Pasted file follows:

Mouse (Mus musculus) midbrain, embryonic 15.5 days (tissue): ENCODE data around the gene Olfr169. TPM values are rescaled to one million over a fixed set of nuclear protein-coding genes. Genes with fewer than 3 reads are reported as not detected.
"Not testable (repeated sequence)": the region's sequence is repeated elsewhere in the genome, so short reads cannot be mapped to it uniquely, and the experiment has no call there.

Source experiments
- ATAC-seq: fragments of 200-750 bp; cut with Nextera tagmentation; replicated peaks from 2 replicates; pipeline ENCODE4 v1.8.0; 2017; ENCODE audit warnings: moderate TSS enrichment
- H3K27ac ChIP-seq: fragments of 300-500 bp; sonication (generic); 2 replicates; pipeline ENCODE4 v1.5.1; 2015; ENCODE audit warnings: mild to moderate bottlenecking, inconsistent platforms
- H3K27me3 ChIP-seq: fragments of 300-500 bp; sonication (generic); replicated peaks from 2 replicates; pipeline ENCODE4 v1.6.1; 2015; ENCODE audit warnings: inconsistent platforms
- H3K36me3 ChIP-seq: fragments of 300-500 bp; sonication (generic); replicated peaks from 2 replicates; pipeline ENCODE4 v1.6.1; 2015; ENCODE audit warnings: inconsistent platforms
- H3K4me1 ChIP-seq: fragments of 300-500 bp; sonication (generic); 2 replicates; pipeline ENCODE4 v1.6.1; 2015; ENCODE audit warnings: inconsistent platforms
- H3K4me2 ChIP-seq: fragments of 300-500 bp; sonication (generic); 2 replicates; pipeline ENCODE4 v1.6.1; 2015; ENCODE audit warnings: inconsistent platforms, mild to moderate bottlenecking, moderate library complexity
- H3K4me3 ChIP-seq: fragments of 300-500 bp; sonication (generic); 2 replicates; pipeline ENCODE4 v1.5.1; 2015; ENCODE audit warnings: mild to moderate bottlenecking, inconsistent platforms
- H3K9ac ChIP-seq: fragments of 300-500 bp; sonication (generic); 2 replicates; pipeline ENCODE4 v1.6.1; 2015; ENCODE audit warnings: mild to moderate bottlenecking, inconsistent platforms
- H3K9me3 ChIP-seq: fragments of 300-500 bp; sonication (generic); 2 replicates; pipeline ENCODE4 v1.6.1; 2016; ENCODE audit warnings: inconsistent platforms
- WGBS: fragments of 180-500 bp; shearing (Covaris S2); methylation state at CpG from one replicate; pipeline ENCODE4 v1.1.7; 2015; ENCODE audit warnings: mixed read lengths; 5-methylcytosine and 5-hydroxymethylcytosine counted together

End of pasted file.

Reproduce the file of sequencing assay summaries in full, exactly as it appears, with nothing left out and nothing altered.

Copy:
Mouse (Mus musculus) midbrain, embryonic 15.5 days (tissue): ENCODE data around the gene Olfr169. TPM values are rescaled to one million over a fixed set of nuclear protein-coding genes. Genes with fewer than 3 reads are reported as not detected.
"Not testable (repeated sequence)": the region's sequence is repeated elsewhere in the genome, so short reads cannot be mapped to it uniquely, and the experiment has no call there.

Source experiments
- ATAC-seq: fragments of 200-750 bp; cut with Nextera tagmentation; replicated peaks from 2 replicates; pipeline ENCODE4 v1.8.0; 2017; ENCODE audit warnings: moderate TSS enrichment
- H3K27ac ChIP-seq: fragments of 300-500 bp; sonication (generic); 2 replicates; pipeline ENCODE4 v1.5.1; 2015; ENCODE audit warnings: mild to moderate bottlenecking, inconsistent platforms
- H3K27me3 ChIP-seq: fragments of 300-500 bp; sonication (generic); replicated peaks from 2 replicates; pipeline ENCODE4 v1.6.1; 2015; ENCODE audit warnings: inconsistent platforms
- H3K36me3 ChIP-seq: fragments of 300-500 bp; sonication (generic); replicated peaks from 2 replicates; pipeline ENCODE4 v1.6.1; 2015; ENCODE audit warnings: inconsistent platforms
- H3K4me1 ChIP-seq: fragments of 300-500 bp; sonication (generic); 2 replicates; pipeline ENCODE4 v1.6.1; 2015; ENCODE audit warnings: inconsistent platforms
- H3K4me2 ChIP-seq: fragments of 300-500 bp; sonication (generic); 2 replicates; pipeline ENCODE4 v1.6.1; 2015; ENCODE audit warnings: inconsistent platforms, mild to moderate bottlenecking, moderate library complexity
- H3K4me3 ChIP-seq: fragments of 300-500 bp; sonication (generic); 2 replicates; pipeline ENCODE4 v1.5.1; 2015; ENCODE audit warnings: mild to moderate bottlenecking, inconsistent platforms
- H3K9ac ChIP-seq: fragments of 300-500 bp; sonication (generic); 2 replicates; pipeline ENCODE4 v1.6.1; 2015; ENCODE audit warnings: mild to moderate bottlenecking, inconsistent platforms
- H3K9me3 ChIP-seq: fragments of 300-500 bp; sonication (generic); 2 replicates; pipeline ENCODE4 v1.6.1; 2016; ENCODE audit warnings: inconsistent platforms
- WGBS: fragments of 180-500 bp; shearing (Covaris S2); methylation state at CpG from one replicate; pipeline ENCODE4 v1.1.7; 2015; ENCODE audit warnings: mixed read lengths; 5-methylcytosine and 5-hydroxymethylcytosine counted together